Resolving not to quit: Evidence that salient group memberships increase resilience in a sensorimotor task

Authors: Green, J., Rees, T., Peters, K., Sarkar, M. and Haslam, S.A.

http://eprints.bournemouth.ac.uk/31515/

Journal: Frontiers in Psychology

Volume: 9

Publisher: Frontiers Media

ISSN: 1664-1078

DOI: 10.3389/fpsyg.2018.02579

This data was imported from PubMed:

Authors: Green, J., Rees, T., Peters, K., Sarkar, M. and Haslam, S.A.

http://eprints.bournemouth.ac.uk/31515/

Journal: Front Psychol

Volume: 9

Pages: 2579

ISSN: 1664-1078

DOI: 10.3389/fpsyg.2018.02579

There is evidence that the social groups to which people belong can be a source of resilience in challenging times. In this paper, we examine whether social group memberships can also increase resilience in the face of negative performance feedback by encouraging task persistence. In two experiments (Ns = 63, 61) participants completed three rounds of a performance task. In the experimental conditions (but not the control) participants were first asked to think about, and consider the importance of, either one or five important social groups of which they were members. In both experiments, participants who reflected on important social groups were more likely to persist in practicing the task after negative performance feedback than those in the control condition. In Experiment 2 only, there was also evidence of performance improvement after negative feedback for participants in experimental but not control conditions. There was no evidence that self-reported confidence, motivation, or self-efficacy accounted for the observed effects. Overall, this is the first study to provide evidence that salient group memberships can increase resilience in a sensorimotor task. Significantly, the findings suggest that groups are not just a context but also a critical psychological resource for performance following failure feedback.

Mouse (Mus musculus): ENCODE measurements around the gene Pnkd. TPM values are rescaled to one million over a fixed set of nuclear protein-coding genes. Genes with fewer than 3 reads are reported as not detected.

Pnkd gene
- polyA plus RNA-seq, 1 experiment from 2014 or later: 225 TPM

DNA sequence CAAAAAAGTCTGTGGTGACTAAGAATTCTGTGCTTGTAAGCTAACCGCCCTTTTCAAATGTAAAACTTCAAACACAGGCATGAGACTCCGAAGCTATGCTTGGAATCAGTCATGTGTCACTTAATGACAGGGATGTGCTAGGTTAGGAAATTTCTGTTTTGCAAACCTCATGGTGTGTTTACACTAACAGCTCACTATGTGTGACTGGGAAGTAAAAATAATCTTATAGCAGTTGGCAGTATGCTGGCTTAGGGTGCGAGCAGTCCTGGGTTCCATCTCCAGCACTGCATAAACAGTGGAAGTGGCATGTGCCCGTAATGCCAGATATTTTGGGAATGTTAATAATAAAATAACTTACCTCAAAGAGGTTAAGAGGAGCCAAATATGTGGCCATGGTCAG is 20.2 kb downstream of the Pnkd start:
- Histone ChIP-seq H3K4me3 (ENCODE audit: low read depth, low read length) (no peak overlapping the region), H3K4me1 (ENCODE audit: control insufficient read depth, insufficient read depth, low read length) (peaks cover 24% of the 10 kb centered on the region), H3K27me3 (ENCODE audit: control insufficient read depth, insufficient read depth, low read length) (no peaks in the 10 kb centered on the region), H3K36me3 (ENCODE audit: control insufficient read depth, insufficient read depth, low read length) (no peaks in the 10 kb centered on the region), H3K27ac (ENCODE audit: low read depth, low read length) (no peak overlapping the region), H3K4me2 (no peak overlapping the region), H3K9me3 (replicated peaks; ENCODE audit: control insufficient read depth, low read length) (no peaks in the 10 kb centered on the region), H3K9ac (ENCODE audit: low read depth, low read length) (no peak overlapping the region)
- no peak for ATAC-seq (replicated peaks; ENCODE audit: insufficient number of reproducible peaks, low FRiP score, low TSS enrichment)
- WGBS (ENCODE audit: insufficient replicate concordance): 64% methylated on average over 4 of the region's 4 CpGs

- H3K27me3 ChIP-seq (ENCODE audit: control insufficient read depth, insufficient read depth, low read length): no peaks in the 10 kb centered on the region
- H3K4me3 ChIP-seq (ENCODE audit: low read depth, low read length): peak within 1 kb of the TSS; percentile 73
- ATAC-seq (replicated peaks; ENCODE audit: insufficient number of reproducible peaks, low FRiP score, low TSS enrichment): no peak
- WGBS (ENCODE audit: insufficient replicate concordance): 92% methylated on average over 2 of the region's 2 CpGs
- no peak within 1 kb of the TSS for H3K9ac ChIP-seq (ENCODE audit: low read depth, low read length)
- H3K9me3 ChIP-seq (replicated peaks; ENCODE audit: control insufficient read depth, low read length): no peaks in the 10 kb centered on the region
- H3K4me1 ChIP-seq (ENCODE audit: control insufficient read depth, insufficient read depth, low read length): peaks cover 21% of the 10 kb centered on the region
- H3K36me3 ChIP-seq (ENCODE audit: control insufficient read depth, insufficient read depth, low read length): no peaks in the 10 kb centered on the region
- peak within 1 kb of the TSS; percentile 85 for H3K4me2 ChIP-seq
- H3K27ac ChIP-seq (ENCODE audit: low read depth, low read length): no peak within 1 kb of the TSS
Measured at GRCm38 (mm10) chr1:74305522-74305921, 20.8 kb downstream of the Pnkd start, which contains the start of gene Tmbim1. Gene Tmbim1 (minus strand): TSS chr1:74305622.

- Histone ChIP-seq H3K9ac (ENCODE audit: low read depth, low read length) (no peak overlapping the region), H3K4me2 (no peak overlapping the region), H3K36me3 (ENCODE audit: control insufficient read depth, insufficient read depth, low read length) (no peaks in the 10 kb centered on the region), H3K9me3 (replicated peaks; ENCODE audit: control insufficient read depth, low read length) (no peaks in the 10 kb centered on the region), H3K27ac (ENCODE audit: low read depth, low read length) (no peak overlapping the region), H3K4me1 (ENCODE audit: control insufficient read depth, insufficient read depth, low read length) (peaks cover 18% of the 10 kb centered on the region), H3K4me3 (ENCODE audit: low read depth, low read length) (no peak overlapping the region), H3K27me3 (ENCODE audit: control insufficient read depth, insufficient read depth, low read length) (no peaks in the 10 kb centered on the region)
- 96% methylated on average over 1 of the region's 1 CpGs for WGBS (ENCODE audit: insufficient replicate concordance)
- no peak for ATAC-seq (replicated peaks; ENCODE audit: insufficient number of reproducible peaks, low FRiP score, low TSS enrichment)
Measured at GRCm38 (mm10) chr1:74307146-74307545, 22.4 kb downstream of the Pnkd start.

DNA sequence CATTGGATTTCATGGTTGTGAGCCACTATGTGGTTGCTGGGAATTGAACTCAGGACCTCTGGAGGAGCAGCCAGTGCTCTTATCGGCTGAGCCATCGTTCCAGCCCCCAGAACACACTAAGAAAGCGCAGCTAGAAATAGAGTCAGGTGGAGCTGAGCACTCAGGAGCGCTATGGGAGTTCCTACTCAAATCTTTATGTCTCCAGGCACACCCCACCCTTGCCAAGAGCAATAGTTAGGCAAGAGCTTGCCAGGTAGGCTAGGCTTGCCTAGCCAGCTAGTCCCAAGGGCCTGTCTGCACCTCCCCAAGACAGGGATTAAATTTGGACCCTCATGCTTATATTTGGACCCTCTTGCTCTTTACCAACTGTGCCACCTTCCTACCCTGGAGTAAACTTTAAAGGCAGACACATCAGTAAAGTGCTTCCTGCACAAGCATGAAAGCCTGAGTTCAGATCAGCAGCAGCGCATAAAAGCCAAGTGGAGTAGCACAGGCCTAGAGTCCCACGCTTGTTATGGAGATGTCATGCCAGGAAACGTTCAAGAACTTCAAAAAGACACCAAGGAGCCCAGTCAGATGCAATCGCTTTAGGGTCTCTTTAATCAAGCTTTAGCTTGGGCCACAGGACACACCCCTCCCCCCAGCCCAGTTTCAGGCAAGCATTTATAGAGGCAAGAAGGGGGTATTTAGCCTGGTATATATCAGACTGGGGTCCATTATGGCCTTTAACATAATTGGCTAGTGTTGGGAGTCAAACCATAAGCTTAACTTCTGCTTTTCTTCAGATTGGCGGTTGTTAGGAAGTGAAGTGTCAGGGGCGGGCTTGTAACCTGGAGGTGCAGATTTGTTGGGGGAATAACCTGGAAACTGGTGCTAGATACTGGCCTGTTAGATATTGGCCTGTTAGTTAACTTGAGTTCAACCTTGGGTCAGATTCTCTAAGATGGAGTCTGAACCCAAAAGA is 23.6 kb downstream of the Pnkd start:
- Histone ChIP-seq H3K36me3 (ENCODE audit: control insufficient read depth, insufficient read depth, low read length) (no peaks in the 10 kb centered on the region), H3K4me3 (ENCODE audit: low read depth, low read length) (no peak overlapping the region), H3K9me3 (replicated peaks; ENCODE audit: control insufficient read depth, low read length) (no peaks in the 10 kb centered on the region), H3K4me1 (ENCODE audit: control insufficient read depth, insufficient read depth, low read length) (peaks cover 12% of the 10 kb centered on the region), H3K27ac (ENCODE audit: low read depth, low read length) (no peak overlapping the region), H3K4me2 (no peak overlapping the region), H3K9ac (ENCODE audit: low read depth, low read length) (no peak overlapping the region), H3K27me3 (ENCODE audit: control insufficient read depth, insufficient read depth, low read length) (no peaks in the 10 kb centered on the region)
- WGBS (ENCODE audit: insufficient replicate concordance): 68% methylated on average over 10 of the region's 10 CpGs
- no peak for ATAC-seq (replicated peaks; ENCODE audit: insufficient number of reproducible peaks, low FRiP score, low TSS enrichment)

This data was imported from Scopus:

Authors: Green, J., Rees, T., Peters, K., Sarkar, M. and Haslam, S.A.

http://eprints.bournemouth.ac.uk/31515/

Journal: Frontiers in Psychology

Volume: 9

Issue: DEC

eISSN: 1664-1078

DOI: 10.3389/fpsyg.2018.02579

© 2018 Green, Rees, Peters, Sarkar and Haslam. There is evidence that the social groups to which people belong can be a source of resilience in challenging times. In this paper, we examine whether social group memberships can also increase resilience in the face of negative performance feedback by encouraging task persistence. In two experiments (Ns = 63, 61) participants completed three rounds of a performance task. In the experimental conditions (but not the control) participants were first asked to think about, and consider the importance of, either one or five important social groups of which they were members. In both experiments, participants who reflected on important social groups were more likely to persist in practicing the task after negative performance feedback than those in the control condition. In Experiment 2 only, there was also evidence of performance improvement after negative feedback for participants in experimental but not control conditions. There was no evidence that self-reported confidence, motivation, or self-efficacy accounted for the observed effects. Overall, this is the first study to provide evidence that salient group memberships can increase resilience in a sensorimotor task. Significantly, the findings suggest that groups are not just a context but also a critical psychological resource for performance following failure feedback.

This data was imported from Web of Science (Lite):

Authors: Green, J., Rees, T., Peters, K., Sarkar, M. and Haslam, S.A.

http://eprints.bournemouth.ac.uk/31515/

Journal: FRONTIERS IN PSYCHOLOGY

Volume: 9

ISSN: 1664-1078

DOI: 10.3389/fpsyg.2018.02579

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